Blocked Tear Ducts

Blocked tear ducts, also known by the medical term "nasolacrimal duct obstructions," are very common in children and infants. When a tear duct system hasn’t fully developed, it can lead to blockage, excessive tearing and infection. Many cases of blocked tear ducts clear by themselves during the first year of life.

What are symptoms of blocked tear ducts?

Symptoms of a blockage include an overflow of tears, as well as red, swollen eyelids, and possibly a yellowish-green discharge from a build-up of bacteria in the tears.

How are blocked tear ducts diagnosed and treated?

If the tear duct obstruction does not resolve by itself, one or more of the following treatments may resolve the issue:

  • tear duct massage
  • topical antibiotic eye drops
  • tear duct probing 
  • balloon tear duct dilation
  • tear duct intubation

Sometimes if a blockage is severe, a doctor might recommend tear duct obstruction surgery.

First Aid: Eye Injuries

First Aid

Most eye injuries are minor, like getting soap in the eye or a speck of dirt under the eyelid. Others, like those that happen during sports activities, can be serious and require medical attention.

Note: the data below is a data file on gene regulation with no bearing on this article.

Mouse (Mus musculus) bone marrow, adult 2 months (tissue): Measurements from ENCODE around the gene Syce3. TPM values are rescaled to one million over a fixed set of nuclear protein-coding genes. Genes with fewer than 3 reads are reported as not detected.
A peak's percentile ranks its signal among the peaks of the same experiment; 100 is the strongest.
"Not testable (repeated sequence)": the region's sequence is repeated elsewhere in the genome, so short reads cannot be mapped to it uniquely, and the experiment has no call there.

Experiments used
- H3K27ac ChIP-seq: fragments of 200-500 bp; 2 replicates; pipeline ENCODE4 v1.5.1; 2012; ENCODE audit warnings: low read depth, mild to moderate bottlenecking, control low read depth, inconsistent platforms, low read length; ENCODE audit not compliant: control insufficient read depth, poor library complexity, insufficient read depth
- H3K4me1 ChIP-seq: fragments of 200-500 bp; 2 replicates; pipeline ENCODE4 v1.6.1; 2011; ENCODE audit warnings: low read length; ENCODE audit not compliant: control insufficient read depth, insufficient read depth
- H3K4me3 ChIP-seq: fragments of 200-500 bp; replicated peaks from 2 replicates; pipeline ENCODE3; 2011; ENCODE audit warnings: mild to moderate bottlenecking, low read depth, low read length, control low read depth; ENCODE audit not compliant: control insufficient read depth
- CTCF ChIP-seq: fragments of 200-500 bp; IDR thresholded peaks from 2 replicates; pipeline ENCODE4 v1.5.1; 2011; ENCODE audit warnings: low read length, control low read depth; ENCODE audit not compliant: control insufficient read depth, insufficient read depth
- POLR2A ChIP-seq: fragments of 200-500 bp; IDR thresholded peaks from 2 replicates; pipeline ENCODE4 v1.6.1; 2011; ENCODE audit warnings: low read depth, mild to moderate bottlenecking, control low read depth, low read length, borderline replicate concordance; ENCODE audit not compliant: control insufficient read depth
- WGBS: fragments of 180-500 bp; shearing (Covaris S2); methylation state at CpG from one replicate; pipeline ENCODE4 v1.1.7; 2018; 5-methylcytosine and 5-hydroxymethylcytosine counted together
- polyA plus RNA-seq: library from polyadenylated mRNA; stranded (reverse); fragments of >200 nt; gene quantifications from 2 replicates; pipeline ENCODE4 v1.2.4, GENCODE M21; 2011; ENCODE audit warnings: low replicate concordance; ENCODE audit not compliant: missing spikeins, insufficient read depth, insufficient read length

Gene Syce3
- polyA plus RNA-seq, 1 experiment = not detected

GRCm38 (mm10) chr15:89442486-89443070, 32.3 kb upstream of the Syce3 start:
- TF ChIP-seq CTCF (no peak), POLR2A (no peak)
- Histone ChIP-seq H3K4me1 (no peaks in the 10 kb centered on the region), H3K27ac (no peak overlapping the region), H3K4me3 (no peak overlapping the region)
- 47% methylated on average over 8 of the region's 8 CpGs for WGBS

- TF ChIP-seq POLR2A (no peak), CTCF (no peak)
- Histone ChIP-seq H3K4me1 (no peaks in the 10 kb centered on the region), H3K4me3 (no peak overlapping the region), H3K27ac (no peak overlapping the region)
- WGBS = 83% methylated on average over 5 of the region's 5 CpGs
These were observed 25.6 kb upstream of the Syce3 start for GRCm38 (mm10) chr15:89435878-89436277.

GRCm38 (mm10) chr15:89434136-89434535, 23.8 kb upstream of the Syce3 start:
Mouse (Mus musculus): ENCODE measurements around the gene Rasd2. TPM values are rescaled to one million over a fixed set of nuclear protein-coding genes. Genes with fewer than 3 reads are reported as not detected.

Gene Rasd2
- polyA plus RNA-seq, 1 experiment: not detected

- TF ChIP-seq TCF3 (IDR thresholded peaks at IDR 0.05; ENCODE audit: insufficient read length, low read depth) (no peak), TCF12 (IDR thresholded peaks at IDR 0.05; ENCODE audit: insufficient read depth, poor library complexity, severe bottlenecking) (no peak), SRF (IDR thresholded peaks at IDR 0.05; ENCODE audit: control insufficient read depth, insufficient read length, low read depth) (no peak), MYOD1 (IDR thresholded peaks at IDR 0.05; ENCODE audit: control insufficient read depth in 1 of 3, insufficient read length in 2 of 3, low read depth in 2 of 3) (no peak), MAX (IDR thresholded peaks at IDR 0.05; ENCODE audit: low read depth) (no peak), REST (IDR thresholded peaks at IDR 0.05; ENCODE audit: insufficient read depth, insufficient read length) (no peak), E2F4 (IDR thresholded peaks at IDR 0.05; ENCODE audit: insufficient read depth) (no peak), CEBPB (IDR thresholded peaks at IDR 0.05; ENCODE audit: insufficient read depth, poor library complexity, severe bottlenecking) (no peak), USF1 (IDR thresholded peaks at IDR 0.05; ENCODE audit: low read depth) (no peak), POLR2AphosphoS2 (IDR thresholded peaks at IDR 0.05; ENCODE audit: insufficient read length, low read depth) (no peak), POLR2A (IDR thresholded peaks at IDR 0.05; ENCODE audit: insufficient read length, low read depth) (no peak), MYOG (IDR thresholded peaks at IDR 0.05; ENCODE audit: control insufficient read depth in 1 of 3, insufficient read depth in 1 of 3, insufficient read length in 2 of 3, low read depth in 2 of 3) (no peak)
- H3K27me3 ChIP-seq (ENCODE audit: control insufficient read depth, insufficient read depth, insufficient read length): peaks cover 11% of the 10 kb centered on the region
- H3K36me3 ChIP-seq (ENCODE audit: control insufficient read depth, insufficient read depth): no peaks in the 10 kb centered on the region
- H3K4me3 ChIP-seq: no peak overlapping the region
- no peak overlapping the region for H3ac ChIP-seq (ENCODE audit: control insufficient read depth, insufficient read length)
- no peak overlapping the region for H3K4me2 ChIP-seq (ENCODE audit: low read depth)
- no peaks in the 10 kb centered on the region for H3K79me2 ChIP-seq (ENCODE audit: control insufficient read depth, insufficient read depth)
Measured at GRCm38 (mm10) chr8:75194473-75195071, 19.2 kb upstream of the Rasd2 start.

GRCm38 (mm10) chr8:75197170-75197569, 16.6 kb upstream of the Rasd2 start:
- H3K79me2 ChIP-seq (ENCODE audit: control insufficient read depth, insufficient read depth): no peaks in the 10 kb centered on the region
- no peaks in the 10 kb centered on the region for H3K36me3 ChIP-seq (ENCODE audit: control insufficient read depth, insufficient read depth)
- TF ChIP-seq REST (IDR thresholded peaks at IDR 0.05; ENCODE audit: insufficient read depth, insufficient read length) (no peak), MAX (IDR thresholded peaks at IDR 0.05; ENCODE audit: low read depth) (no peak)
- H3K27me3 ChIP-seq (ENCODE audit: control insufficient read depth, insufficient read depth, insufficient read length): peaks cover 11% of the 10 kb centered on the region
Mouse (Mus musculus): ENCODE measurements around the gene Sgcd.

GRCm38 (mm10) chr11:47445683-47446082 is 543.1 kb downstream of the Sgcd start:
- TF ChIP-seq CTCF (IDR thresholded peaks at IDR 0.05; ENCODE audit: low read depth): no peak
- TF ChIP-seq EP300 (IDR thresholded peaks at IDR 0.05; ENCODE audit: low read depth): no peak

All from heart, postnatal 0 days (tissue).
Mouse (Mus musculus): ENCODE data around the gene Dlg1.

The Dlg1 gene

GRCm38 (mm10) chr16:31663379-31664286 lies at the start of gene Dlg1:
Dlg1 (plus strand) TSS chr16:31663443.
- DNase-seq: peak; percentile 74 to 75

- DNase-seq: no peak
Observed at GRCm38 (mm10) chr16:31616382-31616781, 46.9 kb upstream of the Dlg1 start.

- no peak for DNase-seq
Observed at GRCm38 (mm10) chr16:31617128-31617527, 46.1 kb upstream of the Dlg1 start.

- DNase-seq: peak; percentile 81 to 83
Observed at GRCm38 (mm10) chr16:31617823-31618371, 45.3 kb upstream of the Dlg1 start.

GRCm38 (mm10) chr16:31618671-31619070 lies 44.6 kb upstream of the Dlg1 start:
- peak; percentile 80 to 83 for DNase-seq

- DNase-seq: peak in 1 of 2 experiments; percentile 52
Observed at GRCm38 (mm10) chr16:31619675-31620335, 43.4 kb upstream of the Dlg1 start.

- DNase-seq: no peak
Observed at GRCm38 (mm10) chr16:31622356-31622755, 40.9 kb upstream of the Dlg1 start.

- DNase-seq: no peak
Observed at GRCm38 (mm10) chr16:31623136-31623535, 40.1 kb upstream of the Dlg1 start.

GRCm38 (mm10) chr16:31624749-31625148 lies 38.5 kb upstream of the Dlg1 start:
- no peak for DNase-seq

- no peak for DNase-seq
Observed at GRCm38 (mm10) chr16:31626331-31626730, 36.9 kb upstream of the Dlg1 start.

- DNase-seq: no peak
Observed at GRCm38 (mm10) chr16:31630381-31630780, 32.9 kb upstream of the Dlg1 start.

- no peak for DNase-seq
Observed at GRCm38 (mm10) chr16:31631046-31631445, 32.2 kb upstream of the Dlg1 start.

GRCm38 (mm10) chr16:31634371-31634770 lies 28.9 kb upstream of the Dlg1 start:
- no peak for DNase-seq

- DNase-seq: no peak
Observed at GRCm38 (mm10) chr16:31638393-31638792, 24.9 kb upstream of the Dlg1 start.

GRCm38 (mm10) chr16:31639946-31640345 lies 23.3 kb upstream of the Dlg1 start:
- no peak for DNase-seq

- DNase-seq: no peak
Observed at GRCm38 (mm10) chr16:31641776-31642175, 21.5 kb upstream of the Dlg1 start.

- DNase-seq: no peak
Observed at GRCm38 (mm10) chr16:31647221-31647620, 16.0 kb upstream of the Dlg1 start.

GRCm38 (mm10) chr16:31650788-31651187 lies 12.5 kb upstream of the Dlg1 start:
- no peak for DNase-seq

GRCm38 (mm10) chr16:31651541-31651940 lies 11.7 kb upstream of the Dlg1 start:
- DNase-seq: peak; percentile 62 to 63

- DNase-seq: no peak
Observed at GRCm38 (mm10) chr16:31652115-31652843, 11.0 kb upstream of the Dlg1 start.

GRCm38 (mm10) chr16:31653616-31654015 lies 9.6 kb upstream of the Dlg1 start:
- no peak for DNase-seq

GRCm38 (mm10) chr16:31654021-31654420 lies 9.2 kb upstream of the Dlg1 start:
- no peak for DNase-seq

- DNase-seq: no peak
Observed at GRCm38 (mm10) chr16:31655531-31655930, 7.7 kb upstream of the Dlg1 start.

Signs and Symptoms

  • redness
  • stinging or burning
  • watering
  • sensitivity to light
  • blurred vision
  • swelling of the eyelids
  • discoloration around the eye

What to Do

If you think your child has a particle in the eye or a minor irritation, be sure to:

  • Wash your hands before touching the eye area.
  • Flush the eye with water as soon as possible:
    • Tilt the child's head over a basin or sink with the affected eye pointed down.
    • Gently pull down the lower lid.
    • Gently pour a steady stream of lukewarm water over the eye.
  • Flush the eye for up to 15 minutes, checking every 5 minutes to see if the foreign body has been flushed out.

Seek Medical Care

If Your Child Has:

  • been struck in the eye with a ball or other object
  • a red or irritated eye
  • eye discomfort
  • a swollen, red, or painful area around the eye or eyelid
  • an eye that's very sensitive to light

Seek Emergency Care Immediately

If Your Child Has:

  • trouble seeing
  • been exposed to chemicals
  • something embedded in the eye
  • severe eye pain
  • blood in the eye
  • nausea or vomiting after an eye injury

Think Prevention!

Kids who play sports should wear protective goggles or unbreakable glasses as needed. Keep chemicals and other potentially dangerous objects out of the reach of children.

Reviewed by: Steven Dowshen, MD
Date reviewed: September 26, 2016